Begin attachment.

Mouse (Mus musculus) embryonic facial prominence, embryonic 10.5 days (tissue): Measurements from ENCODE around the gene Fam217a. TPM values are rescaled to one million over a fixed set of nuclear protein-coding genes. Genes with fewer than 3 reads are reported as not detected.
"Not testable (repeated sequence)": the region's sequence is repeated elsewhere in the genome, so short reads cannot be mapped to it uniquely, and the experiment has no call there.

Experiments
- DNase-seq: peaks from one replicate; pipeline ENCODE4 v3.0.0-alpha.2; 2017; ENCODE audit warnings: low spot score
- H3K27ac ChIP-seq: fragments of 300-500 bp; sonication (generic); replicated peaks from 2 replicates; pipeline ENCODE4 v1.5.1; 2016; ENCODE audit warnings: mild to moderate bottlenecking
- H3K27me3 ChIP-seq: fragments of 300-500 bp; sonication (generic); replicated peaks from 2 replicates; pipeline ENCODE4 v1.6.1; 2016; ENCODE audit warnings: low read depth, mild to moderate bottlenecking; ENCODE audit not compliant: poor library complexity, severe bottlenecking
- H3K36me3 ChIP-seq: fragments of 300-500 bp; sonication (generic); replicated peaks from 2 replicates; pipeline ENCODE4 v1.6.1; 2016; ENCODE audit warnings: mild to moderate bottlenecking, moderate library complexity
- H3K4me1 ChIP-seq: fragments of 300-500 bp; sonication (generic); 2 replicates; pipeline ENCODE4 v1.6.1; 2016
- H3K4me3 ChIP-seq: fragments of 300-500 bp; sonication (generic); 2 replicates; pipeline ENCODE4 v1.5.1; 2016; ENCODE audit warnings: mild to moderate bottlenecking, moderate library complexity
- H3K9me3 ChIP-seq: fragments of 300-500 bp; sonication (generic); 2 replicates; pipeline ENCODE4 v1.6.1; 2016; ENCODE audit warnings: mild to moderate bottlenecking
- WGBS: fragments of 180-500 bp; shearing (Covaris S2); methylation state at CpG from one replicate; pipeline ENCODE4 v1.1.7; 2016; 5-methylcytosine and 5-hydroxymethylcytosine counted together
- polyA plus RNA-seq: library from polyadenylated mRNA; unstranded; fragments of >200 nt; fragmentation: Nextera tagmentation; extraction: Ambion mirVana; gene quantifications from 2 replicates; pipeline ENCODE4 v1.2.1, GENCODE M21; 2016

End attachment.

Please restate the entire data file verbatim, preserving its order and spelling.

Mouse (Mus musculus) embryonic facial prominence, embryonic 10.5 days (tissue): Measurements from ENCODE around the gene Fam217a. TPM values are rescaled to one million over a fixed set of nuclear protein-coding genes. Genes with fewer than 3 reads are reported as not detected.
"Not testable (repeated sequence)": the region's sequence is repeated elsewhere in the genome, so short reads cannot be mapped to it uniquely, and the experiment has no call there.

Experiments
- DNase-seq: peaks from one replicate; pipeline ENCODE4 v3.0.0-alpha.2; 2017; ENCODE audit warnings: low spot score
- H3K27ac ChIP-seq: fragments of 300-500 bp; sonication (generic); replicated peaks from 2 replicates; pipeline ENCODE4 v1.5.1; 2016; ENCODE audit warnings: mild to moderate bottlenecking
- H3K27me3 ChIP-seq: fragments of 300-500 bp; sonication (generic); replicated peaks from 2 replicates; pipeline ENCODE4 v1.6.1; 2016; ENCODE audit warnings: low read depth, mild to moderate bottlenecking; ENCODE audit not compliant: poor library complexity, severe bottlenecking
- H3K36me3 ChIP-seq: fragments of 300-500 bp; sonication (generic); replicated peaks from 2 replicates; pipeline ENCODE4 v1.6.1; 2016; ENCODE audit warnings: mild to moderate bottlenecking, moderate library complexity
- H3K4me1 ChIP-seq: fragments of 300-500 bp; sonication (generic); 2 replicates; pipeline ENCODE4 v1.6.1; 2016
- H3K4me3 ChIP-seq: fragments of 300-500 bp; sonication (generic); 2 replicates; pipeline ENCODE4 v1.5.1; 2016; ENCODE audit warnings: mild to moderate bottlenecking, moderate library complexity
- H3K9me3 ChIP-seq: fragments of 300-500 bp; sonication (generic); 2 replicates; pipeline ENCODE4 v1.6.1; 2016; ENCODE audit warnings: mild to moderate bottlenecking
- WGBS: fragments of 180-500 bp; shearing (Covaris S2); methylation state at CpG from one replicate; pipeline ENCODE4 v1.1.7; 2016; 5-methylcytosine and 5-hydroxymethylcytosine counted together
- polyA plus RNA-seq: library from polyadenylated mRNA; unstranded; fragments of >200 nt; fragmentation: Nextera tagmentation; extraction: Ambion mirVana; gene quantifications from 2 replicates; pipeline ENCODE4 v1.2.1, GENCODE M21; 2016